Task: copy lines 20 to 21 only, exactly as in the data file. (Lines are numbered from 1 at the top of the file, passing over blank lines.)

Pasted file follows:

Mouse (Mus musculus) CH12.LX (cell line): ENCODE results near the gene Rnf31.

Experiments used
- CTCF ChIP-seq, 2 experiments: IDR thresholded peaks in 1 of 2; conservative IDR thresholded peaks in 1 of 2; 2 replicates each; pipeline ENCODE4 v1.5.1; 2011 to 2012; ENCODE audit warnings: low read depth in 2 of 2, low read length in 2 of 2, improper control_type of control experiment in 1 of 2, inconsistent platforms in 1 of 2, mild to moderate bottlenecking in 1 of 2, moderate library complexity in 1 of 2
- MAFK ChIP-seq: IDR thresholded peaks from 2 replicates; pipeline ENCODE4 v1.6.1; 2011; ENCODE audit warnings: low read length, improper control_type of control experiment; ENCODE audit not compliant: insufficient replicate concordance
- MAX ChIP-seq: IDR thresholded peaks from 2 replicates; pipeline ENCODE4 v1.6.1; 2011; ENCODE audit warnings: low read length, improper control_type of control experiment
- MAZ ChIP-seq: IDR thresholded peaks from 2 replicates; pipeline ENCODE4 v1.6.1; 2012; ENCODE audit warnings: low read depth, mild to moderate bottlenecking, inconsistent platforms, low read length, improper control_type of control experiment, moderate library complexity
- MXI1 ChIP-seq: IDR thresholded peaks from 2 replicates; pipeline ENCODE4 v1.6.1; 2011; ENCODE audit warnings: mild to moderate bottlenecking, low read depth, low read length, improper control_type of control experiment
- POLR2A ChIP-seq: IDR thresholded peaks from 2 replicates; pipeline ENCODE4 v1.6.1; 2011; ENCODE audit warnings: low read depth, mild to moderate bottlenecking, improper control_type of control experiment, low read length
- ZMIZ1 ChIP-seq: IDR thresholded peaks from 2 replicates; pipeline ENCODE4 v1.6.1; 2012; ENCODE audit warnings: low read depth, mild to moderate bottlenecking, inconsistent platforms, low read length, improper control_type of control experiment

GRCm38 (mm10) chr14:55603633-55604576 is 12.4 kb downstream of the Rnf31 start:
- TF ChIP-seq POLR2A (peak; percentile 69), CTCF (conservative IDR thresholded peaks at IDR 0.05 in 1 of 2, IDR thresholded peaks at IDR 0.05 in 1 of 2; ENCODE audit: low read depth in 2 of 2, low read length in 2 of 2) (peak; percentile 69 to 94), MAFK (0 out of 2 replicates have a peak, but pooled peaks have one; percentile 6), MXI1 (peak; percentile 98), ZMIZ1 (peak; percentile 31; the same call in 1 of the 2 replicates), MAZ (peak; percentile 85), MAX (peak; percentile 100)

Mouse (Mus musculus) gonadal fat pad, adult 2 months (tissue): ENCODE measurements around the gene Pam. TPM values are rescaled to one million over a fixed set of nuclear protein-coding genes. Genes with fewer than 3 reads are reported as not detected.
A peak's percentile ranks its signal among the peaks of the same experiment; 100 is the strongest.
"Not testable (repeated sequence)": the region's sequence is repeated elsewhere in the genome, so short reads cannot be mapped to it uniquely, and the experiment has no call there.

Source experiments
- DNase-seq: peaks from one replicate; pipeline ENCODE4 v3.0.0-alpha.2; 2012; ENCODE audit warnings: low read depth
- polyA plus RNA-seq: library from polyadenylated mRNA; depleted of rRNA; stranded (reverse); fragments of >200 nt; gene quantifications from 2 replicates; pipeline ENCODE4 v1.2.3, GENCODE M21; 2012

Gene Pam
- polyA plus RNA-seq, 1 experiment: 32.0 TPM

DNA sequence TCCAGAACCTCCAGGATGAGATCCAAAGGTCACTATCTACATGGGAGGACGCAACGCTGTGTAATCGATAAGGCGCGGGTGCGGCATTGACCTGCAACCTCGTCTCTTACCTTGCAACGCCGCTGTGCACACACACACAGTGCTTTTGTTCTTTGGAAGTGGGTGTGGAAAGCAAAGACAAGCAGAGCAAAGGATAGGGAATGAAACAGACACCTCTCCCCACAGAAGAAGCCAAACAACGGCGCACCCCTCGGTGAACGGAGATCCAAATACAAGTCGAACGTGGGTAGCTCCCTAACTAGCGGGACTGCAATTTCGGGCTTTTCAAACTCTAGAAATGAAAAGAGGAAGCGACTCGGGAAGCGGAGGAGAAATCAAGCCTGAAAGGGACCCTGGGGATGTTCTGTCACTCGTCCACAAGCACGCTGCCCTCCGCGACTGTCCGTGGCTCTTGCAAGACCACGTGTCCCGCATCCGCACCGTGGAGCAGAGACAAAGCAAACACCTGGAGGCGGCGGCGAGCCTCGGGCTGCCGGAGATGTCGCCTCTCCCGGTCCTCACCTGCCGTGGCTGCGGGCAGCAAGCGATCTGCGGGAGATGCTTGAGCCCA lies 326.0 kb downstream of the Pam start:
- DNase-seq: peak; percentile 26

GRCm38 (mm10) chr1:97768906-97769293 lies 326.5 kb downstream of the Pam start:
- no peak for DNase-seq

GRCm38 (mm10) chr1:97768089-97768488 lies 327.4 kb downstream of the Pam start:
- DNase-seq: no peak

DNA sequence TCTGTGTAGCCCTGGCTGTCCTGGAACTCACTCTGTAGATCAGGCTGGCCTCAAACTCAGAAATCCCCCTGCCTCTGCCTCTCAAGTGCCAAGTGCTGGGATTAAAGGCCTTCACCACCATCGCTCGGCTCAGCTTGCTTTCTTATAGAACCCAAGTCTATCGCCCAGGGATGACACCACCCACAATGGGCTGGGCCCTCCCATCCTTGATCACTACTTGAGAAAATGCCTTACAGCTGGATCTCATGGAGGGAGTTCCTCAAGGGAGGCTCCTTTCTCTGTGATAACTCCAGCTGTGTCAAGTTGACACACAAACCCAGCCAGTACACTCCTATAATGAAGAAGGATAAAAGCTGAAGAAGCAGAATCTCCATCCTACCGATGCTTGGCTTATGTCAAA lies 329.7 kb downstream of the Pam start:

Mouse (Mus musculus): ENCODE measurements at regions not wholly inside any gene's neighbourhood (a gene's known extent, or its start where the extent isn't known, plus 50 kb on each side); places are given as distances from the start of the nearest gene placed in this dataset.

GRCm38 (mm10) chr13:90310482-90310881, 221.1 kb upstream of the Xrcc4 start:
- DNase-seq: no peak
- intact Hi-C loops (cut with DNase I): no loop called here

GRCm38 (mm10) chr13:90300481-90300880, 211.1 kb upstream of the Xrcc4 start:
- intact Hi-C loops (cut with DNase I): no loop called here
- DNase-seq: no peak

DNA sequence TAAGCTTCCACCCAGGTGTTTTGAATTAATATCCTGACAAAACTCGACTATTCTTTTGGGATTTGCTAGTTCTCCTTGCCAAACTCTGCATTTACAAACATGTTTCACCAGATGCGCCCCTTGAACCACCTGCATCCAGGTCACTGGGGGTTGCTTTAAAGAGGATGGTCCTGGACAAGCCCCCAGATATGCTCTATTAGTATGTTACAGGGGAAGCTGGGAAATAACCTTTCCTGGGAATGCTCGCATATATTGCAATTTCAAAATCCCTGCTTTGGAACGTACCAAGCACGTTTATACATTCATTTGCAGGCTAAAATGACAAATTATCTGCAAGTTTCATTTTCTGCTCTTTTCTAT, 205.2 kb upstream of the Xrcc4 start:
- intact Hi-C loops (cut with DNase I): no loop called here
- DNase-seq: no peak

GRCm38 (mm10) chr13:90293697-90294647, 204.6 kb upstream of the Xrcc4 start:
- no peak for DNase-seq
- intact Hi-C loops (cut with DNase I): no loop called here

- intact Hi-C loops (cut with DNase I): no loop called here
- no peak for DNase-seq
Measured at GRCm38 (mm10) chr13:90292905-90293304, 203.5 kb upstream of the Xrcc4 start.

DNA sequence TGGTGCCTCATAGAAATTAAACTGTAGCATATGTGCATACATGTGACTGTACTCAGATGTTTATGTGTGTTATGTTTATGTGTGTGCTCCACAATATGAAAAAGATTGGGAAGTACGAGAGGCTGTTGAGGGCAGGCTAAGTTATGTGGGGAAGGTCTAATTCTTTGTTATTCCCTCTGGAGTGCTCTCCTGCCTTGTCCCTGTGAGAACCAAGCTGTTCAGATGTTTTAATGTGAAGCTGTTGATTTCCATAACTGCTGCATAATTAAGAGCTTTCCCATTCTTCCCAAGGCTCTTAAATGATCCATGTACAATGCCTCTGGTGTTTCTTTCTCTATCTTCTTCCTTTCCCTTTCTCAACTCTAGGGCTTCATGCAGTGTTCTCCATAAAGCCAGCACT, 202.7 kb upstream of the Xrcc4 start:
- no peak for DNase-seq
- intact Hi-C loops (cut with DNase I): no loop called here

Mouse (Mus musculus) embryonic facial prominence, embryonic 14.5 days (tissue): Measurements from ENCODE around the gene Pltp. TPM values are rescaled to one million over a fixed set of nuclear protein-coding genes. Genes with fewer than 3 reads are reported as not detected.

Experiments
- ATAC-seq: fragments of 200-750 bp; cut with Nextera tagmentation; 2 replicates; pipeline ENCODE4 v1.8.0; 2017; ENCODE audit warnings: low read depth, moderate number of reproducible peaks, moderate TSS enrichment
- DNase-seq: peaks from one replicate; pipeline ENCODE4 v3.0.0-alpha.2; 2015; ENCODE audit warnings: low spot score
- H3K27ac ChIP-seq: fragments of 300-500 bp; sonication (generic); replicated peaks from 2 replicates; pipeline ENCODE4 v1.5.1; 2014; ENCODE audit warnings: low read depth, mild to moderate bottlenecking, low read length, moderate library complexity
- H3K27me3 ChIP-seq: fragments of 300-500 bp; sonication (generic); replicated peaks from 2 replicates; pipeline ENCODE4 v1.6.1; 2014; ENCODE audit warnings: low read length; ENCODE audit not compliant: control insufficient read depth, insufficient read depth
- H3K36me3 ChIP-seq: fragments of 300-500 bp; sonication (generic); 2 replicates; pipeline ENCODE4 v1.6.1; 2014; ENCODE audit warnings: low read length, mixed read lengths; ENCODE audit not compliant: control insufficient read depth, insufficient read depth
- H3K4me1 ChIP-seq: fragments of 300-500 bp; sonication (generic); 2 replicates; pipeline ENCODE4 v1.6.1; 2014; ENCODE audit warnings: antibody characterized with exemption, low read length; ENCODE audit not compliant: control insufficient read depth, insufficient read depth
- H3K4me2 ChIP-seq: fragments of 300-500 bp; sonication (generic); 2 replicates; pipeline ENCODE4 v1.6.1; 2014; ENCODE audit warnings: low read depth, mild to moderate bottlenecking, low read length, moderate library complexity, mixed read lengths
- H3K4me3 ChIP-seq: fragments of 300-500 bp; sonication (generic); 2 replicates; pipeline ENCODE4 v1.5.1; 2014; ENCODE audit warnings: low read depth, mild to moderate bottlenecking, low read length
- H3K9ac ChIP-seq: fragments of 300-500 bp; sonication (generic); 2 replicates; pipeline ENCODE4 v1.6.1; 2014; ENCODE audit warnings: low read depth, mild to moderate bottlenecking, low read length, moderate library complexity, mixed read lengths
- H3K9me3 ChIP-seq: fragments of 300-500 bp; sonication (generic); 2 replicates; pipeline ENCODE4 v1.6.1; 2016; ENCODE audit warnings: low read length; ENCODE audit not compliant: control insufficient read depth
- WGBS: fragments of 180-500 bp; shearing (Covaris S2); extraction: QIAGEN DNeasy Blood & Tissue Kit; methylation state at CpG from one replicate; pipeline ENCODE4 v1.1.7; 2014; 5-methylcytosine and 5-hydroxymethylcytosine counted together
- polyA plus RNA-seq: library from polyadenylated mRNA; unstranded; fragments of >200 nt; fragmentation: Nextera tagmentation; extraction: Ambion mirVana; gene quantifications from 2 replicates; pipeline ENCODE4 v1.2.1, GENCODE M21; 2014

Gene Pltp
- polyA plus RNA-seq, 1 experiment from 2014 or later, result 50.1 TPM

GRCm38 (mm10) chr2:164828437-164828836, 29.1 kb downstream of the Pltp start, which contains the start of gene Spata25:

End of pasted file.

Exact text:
DNA sequence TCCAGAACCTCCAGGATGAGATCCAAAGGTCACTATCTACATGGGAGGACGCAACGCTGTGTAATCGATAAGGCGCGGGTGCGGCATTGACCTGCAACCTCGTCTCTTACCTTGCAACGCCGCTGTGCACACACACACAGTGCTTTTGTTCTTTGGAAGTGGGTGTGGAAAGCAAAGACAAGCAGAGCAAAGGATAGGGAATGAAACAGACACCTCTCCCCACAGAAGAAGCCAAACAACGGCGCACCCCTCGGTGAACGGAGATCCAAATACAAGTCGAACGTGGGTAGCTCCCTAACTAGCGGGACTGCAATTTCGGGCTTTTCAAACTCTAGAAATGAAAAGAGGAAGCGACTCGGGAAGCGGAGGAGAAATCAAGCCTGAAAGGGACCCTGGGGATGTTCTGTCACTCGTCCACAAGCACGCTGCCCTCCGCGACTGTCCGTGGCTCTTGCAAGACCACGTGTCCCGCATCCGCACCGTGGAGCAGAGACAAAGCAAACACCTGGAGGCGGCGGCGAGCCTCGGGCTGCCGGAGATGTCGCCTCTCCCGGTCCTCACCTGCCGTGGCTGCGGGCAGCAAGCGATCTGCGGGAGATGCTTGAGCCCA lies 326.0 kb downstream of the Pam start:
- DNase-seq: peak; percentile 26